Coleus plants fill your garden with magnificent and brightly colored foliage of different patterns and combinations. They are also the easiest to propagate through stem cuttings from a robust mother plant. Now, let us address the question of whether it is annual or perennial.
Coleus is a perennial plant grown on the ground for several years in warmer climates or those geographical locations in the USDA hardiness zone 10 and warmer. Moreover, these colorful, tender tropical plants can’t survive even the lightest frost. As a result, they are mistaken for annuals when the first frost of autumn kills them.
How long do coleus plants live?
In a tropical climate where they originated, coleus plants can live and thrive for several years. A gardener’s best advice is that when their lavender flowers blossom during their growing season, you must pinch them to redirect the plant’s energy to produce more brightly colored leaves instead of seeds.
The reason for this is flowering signals the end of the plant’s life cycle. Typically, plants die after producing flowers that provide seeds. Of course, you don’t want any of that to happen if you would love to continue enjoying your coleus plants.
On the other hand, if you grow them in a location with colder climates that experience winter, the first frost of autumn will kill them when they are planted on the garden beds or outdoors.
Now that we have established that they are perennials and sensitive to frost, there is still a way to enjoy them year after year, even during the snow season. Continue to read and find out how you can overwinter your favorite coleus plants.
Can you keep coleus over winter?
Coleus can be grown in pots indoors over winter. This low-maintenance plant can easily be propagated through stem cuttings. Now, if they are planted outdoors in garden beds, prune your coleus plant before the first frost falls.
In the next section, I have included the step-by-step process of how you can grow coleus from stem cuttings and sufficiently care for them during the colder months.
How do you keep coleus plants over winter?
As mentioned, coleus can be kept over winter indoors in pots. They thrive well in potted conditions with appropriate care. In addition, you can choose to overwinter them in a greenhouse, inside your house, or a garage.
If you initially planted your coleus in a pot, bring the whole plant indoors after removing all the bugs and pests from them. The best time to get your plants indoors to overwinter them is two weeks before the first frost date after autumn.
If you grew your coleus on the ground, you could follow these steps to keep them indoors:
- Make sure that your gardening shears are clean and sanitized with isopropyl alcohol or wipes. Unsanitized gardening tools can infect your plant with bacteria which consequently kills the stem cuttings.
- Pinch short cuttings of 2 inches (5 cm) from a healthy mother plant. An excellent time to get your stem cuttings is before it gets cold outside and the frost damages the plant. If the mother plant has been damaged, the cuttings from it may not root successfully.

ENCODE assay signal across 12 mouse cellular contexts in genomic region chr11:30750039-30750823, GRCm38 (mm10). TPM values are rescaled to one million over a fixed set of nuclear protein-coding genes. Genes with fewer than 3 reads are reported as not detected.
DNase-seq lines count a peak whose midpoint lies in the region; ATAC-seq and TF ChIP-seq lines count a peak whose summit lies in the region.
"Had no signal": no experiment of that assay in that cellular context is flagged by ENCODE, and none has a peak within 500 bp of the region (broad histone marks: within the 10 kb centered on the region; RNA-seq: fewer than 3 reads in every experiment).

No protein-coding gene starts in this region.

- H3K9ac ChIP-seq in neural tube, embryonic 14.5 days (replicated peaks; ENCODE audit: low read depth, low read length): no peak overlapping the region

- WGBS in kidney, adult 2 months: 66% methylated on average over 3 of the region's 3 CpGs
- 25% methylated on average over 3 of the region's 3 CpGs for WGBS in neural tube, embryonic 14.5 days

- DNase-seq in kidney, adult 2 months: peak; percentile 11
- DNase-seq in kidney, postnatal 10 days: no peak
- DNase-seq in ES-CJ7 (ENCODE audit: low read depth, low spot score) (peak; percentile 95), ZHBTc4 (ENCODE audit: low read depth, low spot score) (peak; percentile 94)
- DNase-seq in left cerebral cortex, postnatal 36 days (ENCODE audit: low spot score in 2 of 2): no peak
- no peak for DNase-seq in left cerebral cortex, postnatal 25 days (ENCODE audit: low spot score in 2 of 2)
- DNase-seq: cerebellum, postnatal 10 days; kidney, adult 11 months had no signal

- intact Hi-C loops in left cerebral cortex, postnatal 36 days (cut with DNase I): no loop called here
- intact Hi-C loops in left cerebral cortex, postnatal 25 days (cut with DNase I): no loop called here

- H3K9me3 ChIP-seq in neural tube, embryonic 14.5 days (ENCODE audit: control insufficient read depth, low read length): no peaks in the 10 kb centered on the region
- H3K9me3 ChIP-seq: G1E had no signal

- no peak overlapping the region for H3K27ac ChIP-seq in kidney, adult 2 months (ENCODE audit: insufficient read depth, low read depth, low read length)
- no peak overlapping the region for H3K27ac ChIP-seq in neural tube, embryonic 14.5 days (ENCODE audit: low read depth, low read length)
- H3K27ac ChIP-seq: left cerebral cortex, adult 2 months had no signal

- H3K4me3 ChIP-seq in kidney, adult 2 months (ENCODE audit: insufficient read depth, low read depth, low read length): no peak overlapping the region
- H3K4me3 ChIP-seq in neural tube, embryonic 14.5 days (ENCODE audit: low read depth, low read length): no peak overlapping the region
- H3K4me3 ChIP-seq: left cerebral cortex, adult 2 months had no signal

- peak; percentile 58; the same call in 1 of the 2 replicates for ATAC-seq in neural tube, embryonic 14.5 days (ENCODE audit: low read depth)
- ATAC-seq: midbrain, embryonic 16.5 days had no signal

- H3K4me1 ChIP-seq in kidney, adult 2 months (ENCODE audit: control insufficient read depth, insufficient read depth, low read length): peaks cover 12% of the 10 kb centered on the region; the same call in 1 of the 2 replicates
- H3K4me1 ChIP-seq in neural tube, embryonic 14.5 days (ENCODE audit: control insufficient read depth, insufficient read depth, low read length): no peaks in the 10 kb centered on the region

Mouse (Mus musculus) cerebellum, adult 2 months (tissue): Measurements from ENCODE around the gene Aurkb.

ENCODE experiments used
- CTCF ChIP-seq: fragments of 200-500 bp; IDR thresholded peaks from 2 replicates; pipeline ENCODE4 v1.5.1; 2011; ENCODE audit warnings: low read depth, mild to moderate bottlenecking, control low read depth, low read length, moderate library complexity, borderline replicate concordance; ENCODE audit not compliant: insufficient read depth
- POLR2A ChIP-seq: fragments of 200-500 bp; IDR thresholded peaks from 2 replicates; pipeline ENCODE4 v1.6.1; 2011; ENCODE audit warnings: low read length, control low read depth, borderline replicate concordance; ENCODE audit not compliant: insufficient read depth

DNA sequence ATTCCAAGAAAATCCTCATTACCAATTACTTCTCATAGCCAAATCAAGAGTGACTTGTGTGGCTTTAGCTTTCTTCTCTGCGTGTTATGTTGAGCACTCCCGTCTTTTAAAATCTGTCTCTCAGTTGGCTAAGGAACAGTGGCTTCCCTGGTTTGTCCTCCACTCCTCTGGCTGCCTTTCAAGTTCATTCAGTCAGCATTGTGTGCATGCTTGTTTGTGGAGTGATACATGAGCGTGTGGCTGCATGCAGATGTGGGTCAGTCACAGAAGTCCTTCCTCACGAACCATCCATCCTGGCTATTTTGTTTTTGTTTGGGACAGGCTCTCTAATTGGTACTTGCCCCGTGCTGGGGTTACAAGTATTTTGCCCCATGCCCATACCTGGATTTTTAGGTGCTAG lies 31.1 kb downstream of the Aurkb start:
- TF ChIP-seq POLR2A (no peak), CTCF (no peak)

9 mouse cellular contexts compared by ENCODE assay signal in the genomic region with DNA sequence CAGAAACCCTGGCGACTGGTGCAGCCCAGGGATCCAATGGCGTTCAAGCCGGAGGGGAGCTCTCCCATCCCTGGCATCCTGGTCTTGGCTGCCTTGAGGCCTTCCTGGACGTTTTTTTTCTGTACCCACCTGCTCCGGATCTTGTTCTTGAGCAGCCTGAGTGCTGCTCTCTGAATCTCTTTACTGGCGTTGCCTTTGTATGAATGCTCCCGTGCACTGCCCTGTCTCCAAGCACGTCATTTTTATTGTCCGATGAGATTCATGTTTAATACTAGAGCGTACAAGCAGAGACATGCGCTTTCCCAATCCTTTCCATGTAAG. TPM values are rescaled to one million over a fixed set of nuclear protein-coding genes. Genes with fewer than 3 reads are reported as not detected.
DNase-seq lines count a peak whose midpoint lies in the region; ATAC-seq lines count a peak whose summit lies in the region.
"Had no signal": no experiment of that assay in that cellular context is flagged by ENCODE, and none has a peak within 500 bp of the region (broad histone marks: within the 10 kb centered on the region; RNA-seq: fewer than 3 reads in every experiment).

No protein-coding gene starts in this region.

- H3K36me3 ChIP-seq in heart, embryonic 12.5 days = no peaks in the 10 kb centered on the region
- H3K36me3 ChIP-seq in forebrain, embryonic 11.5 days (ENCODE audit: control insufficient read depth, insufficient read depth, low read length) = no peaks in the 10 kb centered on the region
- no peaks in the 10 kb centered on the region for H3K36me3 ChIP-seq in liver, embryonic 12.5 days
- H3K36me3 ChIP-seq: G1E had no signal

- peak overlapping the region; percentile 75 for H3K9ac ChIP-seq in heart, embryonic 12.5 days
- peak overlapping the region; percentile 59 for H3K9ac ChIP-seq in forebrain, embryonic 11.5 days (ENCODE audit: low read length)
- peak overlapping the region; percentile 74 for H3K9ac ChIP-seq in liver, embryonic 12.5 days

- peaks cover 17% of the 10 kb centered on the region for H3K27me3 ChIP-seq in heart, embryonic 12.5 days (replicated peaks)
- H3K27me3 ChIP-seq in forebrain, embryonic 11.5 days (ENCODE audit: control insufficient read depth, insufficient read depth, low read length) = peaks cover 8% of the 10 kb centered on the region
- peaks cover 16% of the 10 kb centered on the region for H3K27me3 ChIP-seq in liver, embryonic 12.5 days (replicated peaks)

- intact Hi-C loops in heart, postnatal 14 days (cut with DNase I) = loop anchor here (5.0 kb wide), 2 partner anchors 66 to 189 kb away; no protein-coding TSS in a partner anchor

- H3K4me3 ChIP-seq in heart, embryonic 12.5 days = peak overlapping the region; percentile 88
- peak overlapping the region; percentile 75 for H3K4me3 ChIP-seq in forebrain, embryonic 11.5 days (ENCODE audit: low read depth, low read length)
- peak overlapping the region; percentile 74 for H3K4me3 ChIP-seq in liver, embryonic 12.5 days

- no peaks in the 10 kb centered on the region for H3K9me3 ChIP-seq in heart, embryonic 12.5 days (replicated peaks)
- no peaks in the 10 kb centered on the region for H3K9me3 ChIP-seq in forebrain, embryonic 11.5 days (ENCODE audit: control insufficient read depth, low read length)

- Plant the stem cuttings in moist potting soil. The soil must be kept moist and warm until the new plant is established. The leaves may droop or look wilted as they adjust to their new environment indoors. This is normal. It usually takes them a week of recovery.
- Maintain the warm temperature for your coleus plants. It should not go below 50F. Moreover, coleus loves the temperature range between 60-75 F.
- Keep them in the sunniest or brightest place. Supplement with grow lights if needed. Coleus plants lose their bright colors when they don’t get full sunlight. They fade and look lackluster when they are not given the appropriate light they need.
Does Coleus like sun or shade?
Coleus loves and tolerates full sunlight exposure.
My personal coleus plant collection includes 30 different colorful and vibrant varieties. A common observation is that their brightest and shiniest colors come out when basking in full sun.
Contrary to what most people say, I know, but I am writing this from the experience of growing my own coleus plants. My coleus plants are exposed to the hottest temperature of 104 F, and they thrive so well.
Sure they do just fine in the shade, but you wouldn’t see the array of their different colors and patterns. Instead, they’ll look lackluster and dull as time goes by.
Furthermore, they are water-thirsty plants, especially on a hot sunny day, so giving them adequate watering is essential for them to survive the hottest part of the day. Keeping their soil moist is the key to acclimate them to full sun.
Why are the Leaves on my Coleus plant scorching?
Scorching indicates that the leaves are not getting adequate water that suits their needs from the roots. What happens is the plant shuts down when it is exposed to too much heat.
The moisture in its leaves evaporates, which leads to drying up and scorching. The first sign of scorching is that the tip or edges of the leaves dry up or turn brown. This is the part of the leaf that is farthest from the roots and the first part to be dehydrated.
Another reason for this can also be that your coleus plant has been acclimated to a shady environment, and then you suddenly brought it out to the sweltering heat of the sun. They don’t like dry conditions.
Both of the situations can be corrected by giving your coleus plant sufficient watering during summer. This also applies when you harden them to full sun exposure.
Conclusively, coleus plants are perennials that can thrive for several years with the right growing conditions. You get to enjoy their eye-catching foliage throughout the year. This is possible because they can also be kept indoors to overwinter them.